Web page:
Wily Technology CTO Spotlights App Management Opportunity

Application management is becoming one of the hottest sectors in enterprise computing as IT organizations try to optimize their system and network resources. Wily Technology focuses exclusively on this space for Java-built applications. In an interview with Editor in Chief Michael Vizard, Wily founder and CTO Lew Cirne explains why next-generation, component-based applications create a need for more sophisticated application management--in turn, opening up opportunities for solution providers.

CRN: Why does the industry need a company focused primarily on application management for Java environments?

CIRNE: We always believed that the challenges associated with keeping those types of systems up and running were going to be very significant and that they would require totally new products and methodologies because they are component-based. They introduce new levels of complexity and rates of change that demand a totally new systems management approach.

CRN: How does Wily's product work?

CIRNE: We have the ability to see inside a live Java application at a very high level of granularity and to see every transaction running through that application in realtime. That enables application support teams to detect and act on problems before they become outages, and that turns into substantial cost savings for our customers.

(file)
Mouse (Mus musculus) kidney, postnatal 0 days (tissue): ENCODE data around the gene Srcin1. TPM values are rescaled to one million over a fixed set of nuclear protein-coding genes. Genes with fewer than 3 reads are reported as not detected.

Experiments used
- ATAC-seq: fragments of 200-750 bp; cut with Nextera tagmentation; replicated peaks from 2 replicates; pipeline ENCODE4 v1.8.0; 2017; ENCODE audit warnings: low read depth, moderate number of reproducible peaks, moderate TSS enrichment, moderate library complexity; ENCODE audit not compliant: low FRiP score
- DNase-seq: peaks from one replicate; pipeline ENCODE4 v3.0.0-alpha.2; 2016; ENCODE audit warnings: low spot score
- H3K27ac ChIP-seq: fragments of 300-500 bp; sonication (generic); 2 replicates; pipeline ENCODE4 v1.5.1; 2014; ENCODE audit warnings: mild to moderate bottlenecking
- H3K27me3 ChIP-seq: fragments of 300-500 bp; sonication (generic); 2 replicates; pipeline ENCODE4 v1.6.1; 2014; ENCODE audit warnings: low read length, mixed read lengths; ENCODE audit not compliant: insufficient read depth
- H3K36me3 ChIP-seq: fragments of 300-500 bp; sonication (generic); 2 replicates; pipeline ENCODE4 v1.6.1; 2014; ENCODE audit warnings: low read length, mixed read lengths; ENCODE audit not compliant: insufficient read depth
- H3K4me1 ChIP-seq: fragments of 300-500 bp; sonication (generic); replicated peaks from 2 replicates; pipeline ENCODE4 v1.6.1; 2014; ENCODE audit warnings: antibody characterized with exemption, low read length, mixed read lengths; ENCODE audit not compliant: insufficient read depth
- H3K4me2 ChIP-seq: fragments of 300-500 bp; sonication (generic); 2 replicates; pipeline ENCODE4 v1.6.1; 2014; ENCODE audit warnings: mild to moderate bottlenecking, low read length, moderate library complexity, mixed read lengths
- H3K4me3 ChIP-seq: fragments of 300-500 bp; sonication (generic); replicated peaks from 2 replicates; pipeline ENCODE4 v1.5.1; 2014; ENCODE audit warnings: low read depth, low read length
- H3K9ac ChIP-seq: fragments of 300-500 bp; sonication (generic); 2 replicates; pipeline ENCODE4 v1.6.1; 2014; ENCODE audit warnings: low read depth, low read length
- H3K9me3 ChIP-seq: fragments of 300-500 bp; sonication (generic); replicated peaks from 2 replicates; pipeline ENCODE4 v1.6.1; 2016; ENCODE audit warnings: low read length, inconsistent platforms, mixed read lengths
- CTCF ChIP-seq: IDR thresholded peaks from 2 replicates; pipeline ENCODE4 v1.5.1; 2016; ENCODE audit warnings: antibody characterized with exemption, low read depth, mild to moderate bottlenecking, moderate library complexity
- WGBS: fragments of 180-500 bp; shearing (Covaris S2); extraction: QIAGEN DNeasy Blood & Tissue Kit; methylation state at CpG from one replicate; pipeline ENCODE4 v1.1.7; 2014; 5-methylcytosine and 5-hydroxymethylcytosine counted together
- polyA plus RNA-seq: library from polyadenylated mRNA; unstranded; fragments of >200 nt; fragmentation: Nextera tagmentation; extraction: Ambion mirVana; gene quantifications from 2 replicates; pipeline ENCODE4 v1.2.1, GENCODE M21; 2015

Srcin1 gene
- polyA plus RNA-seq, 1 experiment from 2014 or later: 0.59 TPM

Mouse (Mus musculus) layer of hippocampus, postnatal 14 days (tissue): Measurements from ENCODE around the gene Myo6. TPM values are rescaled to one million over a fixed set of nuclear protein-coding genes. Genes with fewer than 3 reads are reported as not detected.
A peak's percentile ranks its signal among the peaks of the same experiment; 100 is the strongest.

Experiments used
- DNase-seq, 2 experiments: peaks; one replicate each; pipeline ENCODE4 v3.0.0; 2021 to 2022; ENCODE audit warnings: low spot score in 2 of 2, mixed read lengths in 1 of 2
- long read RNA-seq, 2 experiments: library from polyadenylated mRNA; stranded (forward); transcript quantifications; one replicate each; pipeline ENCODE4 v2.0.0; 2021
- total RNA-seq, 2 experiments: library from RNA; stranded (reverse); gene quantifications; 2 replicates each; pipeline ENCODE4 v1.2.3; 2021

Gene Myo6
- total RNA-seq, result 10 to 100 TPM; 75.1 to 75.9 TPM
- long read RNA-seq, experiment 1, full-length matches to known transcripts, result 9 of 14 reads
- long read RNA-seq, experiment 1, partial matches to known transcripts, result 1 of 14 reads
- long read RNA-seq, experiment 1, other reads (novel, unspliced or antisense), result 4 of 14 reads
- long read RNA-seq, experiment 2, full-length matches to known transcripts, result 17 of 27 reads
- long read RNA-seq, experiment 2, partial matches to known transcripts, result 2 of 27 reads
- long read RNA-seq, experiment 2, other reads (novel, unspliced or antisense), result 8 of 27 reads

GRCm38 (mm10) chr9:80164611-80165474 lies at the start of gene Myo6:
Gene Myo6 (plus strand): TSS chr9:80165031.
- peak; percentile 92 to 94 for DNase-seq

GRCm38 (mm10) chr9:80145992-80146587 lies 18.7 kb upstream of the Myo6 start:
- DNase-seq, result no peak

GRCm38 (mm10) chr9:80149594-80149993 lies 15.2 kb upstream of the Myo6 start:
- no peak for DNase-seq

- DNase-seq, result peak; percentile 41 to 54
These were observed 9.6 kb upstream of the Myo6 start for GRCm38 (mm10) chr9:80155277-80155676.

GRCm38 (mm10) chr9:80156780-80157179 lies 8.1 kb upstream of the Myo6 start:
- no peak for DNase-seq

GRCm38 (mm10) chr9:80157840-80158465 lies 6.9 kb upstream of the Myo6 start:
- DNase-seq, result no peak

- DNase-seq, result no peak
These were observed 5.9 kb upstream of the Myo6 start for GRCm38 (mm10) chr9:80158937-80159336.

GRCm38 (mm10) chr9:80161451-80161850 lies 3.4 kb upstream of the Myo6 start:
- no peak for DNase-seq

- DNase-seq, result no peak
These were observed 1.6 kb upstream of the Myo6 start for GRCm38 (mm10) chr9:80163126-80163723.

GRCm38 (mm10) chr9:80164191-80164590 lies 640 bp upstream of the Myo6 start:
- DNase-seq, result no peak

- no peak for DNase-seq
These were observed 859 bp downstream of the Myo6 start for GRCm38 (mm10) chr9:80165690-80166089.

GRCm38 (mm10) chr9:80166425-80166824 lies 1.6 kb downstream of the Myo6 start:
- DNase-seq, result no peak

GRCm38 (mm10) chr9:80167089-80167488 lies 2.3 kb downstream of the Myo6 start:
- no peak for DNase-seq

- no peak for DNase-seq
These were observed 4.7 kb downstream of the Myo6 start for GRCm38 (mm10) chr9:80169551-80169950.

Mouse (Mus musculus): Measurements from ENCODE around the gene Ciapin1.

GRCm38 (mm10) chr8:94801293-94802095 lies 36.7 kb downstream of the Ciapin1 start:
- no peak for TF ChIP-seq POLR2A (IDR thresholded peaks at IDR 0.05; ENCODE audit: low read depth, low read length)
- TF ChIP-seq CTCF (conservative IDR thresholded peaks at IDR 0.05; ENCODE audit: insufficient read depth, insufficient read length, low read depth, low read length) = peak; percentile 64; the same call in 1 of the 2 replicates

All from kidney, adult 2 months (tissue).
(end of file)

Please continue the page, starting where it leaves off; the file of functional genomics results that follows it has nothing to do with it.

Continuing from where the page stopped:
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It's all integrated at the class-loader level of the application. What that means is as the application starts up, you deploy our agent into that application server. The agent lets the application code then run in self-diagnostic mode. The tricky thing is being able to do that in a way that's totally nonintrusive. It's not trivial to get that visibility, but we do it with very low overhead so that they can run our agent within their production environment to see right down to the component level. In fact, many of our customers can't even tell the difference between a server running our agent and not running our agent.